A day at the races! What could be more fun than breezily watching your fortune dwindle on the humps of these fine Egyptian beasts?
What’s that, you say? Fixing the race would be even more fun? And betting on every aspect?
If that’s the case, have I got the game for you.
How It Works
Camel Up is a wagering game for 2-8 players. Players bet on individual legs of the race and the race overall (and try to fix the race to their advantage). The player with the most money at the end of the game wins.
Each player receives five camel cards, each representing a different camel in the race, one oasis/desert tile, and three coins. One player places the five camels on the board, places the dice in the pyramid, and the game begins.
A player may perform one action per turn. Actions include the following:
- Claiming a pyramid tile and moving the camel (and any camels on its back) that matches the die released by the pyramid the number shown on the die.
- Betting on who will win the leg by claiming a betting tile.
- Betting (secretly) on who will win or lose the overall race using a camel card.
- Placing or moving the oasis/desert tile.
Oasis/desert tiles affect the movement of camels. If a camel stack lands on an oasis, the unit moves one space forward and on top of any camels there. If a stack lands on a desert tile, the stack moves one space backward and underneath any camels there. The player who owns an oasis/desert tile earns one coin whenever a camel stack lands on it.The leg ends once all five dice have been released from the dice pyramid. Players receive money for their pyramid tiles and earn/lose money on their leg bets. All oasis/desert tiles are removed from the board, and a new leg begins.
The game ends when a camel crosses the finish line. The leg is scored immediately, and players receive money for correct bets on the winners and losers. The player with the most money wins.
Race to the Top?
Camel Up won the 2014 Spiel des Jahres, arguably the most important hobby gaming award in the world, beating gamer darling Splendor in the process. While I was pulling for (and betting on) Splendor to win, Camel Up is a worthy choice for a family game award winner.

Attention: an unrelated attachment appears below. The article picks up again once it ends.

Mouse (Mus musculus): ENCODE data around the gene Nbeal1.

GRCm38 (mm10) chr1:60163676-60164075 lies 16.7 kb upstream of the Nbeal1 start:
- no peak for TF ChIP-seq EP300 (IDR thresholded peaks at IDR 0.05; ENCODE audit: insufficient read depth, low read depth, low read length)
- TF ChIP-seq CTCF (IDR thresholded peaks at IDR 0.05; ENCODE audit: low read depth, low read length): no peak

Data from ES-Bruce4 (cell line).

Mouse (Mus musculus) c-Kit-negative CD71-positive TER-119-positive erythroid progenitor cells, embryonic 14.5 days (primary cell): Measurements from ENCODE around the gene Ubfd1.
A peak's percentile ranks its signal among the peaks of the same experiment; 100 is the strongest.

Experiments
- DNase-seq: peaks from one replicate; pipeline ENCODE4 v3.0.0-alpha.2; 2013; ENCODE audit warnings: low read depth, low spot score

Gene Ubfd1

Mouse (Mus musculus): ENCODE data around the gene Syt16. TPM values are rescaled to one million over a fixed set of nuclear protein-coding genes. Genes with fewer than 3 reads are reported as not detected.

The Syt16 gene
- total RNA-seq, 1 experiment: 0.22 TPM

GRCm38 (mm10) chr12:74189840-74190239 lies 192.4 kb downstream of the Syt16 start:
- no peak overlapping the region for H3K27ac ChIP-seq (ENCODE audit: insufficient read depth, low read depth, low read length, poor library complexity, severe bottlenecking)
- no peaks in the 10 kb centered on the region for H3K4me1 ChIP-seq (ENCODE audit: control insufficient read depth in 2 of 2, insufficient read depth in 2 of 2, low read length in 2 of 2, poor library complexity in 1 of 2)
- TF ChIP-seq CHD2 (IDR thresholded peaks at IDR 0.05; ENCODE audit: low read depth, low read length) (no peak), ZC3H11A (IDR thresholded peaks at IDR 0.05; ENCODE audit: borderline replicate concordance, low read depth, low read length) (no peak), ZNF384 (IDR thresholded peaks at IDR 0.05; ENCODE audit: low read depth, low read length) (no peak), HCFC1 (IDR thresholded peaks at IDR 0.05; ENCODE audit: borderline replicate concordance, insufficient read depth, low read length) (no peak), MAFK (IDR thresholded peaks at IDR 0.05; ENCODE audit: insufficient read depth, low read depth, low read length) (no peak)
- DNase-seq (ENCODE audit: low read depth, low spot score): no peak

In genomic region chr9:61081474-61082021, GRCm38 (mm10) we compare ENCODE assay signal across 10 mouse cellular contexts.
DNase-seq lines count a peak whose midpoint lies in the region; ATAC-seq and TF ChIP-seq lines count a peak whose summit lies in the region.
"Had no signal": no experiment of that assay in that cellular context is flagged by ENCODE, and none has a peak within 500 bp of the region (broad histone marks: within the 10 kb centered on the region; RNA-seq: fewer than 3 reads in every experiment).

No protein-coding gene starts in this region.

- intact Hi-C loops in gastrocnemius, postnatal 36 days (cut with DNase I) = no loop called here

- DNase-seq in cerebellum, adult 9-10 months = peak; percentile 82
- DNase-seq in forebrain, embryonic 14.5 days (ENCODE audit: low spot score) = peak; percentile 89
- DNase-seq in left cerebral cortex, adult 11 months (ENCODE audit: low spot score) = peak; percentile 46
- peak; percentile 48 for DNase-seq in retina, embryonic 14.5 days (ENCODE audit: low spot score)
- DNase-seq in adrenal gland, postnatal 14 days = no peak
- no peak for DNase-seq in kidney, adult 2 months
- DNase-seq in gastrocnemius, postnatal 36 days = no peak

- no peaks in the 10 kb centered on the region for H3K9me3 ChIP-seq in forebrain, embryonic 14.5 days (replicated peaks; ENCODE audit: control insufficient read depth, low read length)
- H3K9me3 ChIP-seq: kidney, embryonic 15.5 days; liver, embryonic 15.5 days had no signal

I like Camel Up because I like gambling. I don’t like gambling when real money is on the line (I’m far too risk-averse for that), but I love it when gambling shows up in games, usually in push-your-luck favorites like Can’t Stop or Pickomino. It’s fun to roar with excitement when you get a big payout or loudly blame the dice when they don’t fall your way. It’s fun to troll other players for making what turns out to be a poor bet and to have them gloat in your face when their risky gambit pays off.
There’s a lot of that in Camel Up, although the push-your-luck mechanics are more subtle here than in some other, more raucous push-your-luck games. In Camel Up, pushing your luck is related to timing. Players will usually know which camel will win a leg or the overall race at some point; the trick is that players can only perform one action per turn, and by the time certainty arrives, all chances to bet may be gone. And bets in Camel Up are arranged in descending payouts, so the earlier you bet correctly, the more money you’ll get. Players have to weigh the potential benefits of betting early against the possibility of betting incorrectly. Betting incorrectly always incurs a penalty (usually the loss of a coin), but in betting on the race’s overall winner or loser, each player has only one card of each camel. Betting on blue for the win means a player can’t bet on blue to lose, and overall winner and loser pays out the best. (Also, it’s incredible how often it matters that you only have one card for each camel.)
While sometimes it’s easy to see which camels have a better shot at winning, there are plenty of ways that players can attempt to “fix” the race, and there’s usually enough uncertainty to keep things interesting. The oasis/desert tiles are an ingenious way to maneuver camels the way you want them, and since the dice feature 1-3 twice (rather than 1-6), even a dark horse (camel?) can come back for the win. You can look at the board and think, It’s only possible for white to take the lead if white’s die shows a 1 when it comes out of the pyramid. This may seem like steep odds, but truly, it’s a one in three chance. But that it seems like steep odds is what keeps Camel Up compelling. You get the thrill of the longshot bet with the calculated risk that keeps you invested in the game.